Couples root for other couples—there is an unspoken, cosmic connection, a sense that we're in this together. If Brad and Angelina can make their relationship work, and your neighbors and friends can make their relationships work, you end up feeling more hopeful that you can make your own work.

Seek Out Relationship Support

Relationship support comes in many forms and the first step is to look in your own backyard. Make a list of all the individuals and couples you know and admire: family, friends, teachers, community leaders, local organizations or church members.

You might be surprised to learn that there are people in your life that have been married or together for a long time (and feel lucky to be with the same person). These couples can be an emotional resource for you and your partner. Would you consider asking them about their relationship, especially what has worked for them? Are you willing to seek their support when you (or your partner) need advice or guidance?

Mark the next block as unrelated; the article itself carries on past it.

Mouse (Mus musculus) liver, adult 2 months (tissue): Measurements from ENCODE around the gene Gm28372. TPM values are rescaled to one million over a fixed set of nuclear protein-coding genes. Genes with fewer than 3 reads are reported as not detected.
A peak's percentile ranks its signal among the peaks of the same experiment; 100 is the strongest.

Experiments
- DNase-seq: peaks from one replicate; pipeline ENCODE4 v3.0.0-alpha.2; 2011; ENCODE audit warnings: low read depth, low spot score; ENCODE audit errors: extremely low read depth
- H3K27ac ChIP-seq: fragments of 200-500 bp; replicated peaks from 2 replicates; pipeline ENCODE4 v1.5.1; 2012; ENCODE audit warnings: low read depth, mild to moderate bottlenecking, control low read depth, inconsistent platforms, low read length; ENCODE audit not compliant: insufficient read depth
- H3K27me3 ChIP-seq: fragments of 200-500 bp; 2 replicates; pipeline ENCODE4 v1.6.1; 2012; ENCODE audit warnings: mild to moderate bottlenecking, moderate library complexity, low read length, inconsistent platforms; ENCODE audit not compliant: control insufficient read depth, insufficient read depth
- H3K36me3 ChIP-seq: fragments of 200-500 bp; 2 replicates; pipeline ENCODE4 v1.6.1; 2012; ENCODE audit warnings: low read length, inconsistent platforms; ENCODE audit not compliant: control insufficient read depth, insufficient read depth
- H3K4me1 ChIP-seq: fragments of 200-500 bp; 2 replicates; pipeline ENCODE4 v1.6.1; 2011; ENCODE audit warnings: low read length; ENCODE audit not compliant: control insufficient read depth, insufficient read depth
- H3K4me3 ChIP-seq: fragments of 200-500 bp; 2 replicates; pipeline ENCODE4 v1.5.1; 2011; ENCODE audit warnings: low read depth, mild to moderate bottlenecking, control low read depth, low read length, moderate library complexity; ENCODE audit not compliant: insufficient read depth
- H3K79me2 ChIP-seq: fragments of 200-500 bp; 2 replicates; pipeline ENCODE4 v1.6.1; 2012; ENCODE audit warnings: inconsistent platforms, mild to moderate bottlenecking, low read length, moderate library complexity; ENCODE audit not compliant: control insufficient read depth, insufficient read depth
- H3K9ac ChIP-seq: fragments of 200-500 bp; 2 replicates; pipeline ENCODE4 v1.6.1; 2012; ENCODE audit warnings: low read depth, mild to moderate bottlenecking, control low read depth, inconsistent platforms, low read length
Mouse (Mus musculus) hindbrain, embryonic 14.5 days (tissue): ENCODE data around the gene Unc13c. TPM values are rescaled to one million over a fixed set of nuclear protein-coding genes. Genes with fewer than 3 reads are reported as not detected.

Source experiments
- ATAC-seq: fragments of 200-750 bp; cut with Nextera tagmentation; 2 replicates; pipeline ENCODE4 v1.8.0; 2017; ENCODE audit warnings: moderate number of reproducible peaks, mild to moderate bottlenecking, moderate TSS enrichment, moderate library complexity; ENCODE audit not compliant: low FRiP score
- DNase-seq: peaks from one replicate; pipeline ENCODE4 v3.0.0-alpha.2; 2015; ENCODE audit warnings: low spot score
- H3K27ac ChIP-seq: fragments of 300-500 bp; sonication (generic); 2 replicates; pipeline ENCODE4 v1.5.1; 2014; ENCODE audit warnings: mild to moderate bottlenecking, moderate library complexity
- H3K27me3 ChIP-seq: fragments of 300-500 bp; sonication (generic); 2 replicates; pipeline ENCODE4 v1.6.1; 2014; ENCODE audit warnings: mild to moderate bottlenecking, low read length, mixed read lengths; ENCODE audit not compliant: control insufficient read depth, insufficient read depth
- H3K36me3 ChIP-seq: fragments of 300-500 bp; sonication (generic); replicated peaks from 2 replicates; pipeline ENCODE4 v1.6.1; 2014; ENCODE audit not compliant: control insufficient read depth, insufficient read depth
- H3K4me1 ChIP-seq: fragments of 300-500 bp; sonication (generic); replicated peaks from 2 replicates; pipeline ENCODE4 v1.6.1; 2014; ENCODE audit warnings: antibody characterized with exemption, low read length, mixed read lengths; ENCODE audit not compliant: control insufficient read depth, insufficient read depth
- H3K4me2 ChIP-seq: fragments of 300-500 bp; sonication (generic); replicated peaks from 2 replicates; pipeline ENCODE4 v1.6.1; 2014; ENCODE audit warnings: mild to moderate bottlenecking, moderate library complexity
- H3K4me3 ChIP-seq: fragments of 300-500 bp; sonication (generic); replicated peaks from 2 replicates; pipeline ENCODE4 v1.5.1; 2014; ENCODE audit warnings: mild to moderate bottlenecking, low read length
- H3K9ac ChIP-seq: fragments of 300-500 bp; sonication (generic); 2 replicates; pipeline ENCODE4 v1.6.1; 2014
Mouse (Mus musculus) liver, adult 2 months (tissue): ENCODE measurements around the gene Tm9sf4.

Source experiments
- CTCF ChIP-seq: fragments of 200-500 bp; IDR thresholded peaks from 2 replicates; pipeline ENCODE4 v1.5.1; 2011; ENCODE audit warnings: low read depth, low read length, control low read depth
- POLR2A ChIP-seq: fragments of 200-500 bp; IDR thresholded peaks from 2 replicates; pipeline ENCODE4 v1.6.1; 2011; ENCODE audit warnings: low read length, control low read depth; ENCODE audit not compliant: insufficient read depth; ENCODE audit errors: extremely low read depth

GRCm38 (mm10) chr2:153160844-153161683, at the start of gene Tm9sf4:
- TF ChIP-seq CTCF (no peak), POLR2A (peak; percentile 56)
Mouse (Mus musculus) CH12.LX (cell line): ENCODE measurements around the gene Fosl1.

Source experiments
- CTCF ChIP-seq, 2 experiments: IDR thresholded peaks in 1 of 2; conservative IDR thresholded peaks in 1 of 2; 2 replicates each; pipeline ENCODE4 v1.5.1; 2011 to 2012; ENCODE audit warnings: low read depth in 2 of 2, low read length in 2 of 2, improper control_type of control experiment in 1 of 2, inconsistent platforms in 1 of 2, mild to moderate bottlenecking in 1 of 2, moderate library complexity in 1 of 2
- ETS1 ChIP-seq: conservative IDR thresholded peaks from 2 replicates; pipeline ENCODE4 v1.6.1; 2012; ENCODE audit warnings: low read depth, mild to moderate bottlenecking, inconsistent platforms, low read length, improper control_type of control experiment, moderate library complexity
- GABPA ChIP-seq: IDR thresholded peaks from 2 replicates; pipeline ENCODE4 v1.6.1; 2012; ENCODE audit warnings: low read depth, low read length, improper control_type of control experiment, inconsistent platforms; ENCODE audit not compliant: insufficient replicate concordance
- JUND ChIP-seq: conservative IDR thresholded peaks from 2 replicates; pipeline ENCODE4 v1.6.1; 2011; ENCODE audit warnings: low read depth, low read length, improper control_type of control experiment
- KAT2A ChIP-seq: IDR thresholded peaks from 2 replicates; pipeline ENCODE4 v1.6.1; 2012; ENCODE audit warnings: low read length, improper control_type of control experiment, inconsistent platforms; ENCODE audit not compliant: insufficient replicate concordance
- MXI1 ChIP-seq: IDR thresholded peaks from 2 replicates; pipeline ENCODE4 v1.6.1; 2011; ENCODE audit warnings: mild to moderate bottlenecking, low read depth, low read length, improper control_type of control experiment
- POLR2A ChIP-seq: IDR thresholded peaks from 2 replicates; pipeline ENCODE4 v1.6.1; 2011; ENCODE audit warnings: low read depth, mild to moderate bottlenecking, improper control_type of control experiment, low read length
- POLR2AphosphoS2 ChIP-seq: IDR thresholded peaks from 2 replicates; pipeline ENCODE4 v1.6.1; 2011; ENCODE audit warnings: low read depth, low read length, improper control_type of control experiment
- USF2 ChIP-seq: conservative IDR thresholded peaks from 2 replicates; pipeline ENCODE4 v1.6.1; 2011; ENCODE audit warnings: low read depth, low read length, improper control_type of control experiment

We all need relationship mentors—couples who have successfully navigated the complicated interpersonal terrain that comes with committed relationships. This doesn't mean you should overlook friends not currently in relationships as potential sources of support. Often single friends who understand and celebrate you and your relationship can be a safe place to go to when you need a different perspective or just need to vent.

Don't overlook the vast relationship wisdom that surrounds you.